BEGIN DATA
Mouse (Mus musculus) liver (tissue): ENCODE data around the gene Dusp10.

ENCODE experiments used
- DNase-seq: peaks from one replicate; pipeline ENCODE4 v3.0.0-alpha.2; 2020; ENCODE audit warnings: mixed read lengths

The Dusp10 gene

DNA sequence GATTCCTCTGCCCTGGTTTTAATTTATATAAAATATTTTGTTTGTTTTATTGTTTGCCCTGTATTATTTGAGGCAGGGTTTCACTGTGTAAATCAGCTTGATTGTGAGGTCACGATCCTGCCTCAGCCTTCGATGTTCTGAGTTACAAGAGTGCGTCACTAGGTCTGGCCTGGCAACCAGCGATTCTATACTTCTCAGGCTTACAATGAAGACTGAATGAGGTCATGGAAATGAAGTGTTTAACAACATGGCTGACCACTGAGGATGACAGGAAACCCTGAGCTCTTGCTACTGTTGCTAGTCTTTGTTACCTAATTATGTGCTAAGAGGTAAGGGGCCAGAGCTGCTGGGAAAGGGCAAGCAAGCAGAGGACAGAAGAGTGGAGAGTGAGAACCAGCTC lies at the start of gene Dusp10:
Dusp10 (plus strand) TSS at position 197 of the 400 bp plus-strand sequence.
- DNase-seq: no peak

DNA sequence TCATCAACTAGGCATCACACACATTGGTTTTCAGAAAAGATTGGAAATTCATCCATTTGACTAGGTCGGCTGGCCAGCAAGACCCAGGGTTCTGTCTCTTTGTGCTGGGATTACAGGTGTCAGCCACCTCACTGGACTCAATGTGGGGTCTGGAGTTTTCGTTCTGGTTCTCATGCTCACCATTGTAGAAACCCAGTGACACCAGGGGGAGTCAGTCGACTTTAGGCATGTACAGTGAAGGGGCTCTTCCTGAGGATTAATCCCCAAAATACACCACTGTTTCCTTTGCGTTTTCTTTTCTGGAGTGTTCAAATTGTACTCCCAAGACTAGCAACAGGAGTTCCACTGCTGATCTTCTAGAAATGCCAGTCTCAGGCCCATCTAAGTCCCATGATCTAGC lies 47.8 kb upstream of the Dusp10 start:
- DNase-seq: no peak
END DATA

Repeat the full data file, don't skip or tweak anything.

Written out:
Mouse (Mus musculus) liver (tissue): ENCODE data around the gene Dusp10.

ENCODE experiments used
- DNase-seq: peaks from one replicate; pipeline ENCODE4 v3.0.0-alpha.2; 2020; ENCODE audit warnings: mixed read lengths

The Dusp10 gene

DNA sequence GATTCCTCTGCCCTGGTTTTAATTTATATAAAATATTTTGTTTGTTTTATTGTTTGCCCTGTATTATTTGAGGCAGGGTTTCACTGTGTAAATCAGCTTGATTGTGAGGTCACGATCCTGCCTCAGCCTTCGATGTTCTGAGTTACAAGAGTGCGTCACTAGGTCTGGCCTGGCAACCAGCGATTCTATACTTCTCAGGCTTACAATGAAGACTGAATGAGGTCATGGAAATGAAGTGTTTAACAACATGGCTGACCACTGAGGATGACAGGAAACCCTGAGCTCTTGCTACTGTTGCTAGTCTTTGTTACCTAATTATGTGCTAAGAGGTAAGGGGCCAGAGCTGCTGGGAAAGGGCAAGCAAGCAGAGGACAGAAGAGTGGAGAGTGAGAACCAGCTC lies at the start of gene Dusp10:
Dusp10 (plus strand) TSS at position 197 of the 400 bp plus-strand sequence.
- DNase-seq: no peak

DNA sequence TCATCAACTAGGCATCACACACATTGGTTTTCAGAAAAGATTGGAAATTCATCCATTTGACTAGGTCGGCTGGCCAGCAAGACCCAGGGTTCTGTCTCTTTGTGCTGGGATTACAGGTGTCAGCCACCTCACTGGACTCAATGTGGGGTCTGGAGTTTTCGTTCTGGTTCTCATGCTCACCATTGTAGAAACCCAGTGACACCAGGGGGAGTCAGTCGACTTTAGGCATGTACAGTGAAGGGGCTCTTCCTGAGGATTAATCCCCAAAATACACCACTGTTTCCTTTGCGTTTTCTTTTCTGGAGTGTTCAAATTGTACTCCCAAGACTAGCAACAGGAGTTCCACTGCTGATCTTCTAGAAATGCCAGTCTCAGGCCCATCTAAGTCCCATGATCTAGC lies 47.8 kb upstream of the Dusp10 start:
- DNase-seq: no peak